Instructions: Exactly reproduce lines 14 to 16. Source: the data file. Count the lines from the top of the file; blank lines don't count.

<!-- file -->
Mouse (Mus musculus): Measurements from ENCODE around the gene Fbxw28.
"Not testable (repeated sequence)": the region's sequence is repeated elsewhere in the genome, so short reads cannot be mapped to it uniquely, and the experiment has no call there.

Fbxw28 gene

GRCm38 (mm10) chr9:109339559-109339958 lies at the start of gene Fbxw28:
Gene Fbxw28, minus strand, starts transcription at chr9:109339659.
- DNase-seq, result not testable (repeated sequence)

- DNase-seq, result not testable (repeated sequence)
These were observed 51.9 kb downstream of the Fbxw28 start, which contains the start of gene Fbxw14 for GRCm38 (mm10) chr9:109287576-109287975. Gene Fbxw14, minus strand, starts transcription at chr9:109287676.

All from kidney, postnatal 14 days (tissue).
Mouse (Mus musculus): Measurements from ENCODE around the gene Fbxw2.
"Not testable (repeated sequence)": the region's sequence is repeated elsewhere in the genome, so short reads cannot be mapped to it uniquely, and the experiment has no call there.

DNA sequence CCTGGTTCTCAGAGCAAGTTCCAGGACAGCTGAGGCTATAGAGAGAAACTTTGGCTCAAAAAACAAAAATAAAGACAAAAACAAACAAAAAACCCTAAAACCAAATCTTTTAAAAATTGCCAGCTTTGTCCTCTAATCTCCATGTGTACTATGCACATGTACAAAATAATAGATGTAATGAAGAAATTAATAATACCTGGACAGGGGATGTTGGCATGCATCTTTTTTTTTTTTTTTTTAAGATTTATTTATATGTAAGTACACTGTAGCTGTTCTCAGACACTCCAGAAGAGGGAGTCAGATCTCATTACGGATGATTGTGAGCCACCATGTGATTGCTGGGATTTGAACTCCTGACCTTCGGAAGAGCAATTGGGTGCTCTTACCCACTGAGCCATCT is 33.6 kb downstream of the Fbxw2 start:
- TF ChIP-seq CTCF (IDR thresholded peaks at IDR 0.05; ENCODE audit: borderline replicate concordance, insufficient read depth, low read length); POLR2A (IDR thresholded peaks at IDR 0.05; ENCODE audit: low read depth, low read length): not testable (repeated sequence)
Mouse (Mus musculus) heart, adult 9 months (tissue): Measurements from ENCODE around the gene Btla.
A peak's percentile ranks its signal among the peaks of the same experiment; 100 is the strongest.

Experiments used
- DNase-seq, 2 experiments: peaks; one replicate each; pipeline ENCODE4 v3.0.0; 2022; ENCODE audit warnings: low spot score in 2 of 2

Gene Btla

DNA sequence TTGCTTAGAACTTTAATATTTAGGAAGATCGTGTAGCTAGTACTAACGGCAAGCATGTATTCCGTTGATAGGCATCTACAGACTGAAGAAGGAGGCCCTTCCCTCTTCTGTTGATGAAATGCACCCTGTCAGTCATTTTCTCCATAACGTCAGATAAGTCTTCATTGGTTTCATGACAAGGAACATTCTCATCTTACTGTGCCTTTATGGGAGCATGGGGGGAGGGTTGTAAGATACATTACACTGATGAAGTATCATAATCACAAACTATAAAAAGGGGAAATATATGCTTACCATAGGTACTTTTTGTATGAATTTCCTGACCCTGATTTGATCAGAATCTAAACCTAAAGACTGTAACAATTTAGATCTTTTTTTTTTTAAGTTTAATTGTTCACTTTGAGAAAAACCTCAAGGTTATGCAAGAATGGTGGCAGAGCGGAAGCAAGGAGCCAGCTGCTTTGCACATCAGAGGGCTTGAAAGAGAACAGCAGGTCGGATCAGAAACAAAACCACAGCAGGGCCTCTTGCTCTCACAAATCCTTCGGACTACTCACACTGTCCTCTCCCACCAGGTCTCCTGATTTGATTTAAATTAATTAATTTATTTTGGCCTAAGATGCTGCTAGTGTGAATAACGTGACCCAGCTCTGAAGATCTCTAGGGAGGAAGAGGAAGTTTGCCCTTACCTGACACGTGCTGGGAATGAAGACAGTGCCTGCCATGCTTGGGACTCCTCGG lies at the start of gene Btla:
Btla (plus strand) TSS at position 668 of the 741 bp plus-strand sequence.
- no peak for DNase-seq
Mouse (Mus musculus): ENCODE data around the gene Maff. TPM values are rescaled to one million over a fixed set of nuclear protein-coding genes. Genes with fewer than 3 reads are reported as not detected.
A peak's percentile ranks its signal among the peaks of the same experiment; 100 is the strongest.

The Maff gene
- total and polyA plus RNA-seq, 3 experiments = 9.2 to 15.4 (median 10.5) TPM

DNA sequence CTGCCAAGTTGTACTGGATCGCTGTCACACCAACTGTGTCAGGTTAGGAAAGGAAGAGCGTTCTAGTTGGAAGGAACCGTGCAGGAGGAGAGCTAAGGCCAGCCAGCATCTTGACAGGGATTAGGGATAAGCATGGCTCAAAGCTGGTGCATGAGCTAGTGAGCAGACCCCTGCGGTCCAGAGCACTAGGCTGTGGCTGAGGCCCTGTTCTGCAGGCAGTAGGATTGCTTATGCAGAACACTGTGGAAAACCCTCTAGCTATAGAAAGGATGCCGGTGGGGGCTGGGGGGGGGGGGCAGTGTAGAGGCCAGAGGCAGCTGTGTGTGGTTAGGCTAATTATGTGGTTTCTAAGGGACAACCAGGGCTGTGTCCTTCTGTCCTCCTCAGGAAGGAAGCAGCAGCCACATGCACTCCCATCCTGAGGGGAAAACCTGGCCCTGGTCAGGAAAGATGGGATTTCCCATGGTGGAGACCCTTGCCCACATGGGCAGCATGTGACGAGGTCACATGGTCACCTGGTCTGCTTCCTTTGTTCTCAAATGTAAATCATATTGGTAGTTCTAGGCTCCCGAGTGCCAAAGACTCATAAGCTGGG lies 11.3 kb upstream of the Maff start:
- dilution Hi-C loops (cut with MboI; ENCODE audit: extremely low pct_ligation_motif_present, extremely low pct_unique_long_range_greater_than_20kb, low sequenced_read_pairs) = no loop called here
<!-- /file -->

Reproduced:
Mouse (Mus musculus) heart, adult 9 months (tissue): Measurements from ENCODE around the gene Btla.
A peak's percentile ranks its signal among the peaks of the same experiment; 100 is the strongest.

Experiments used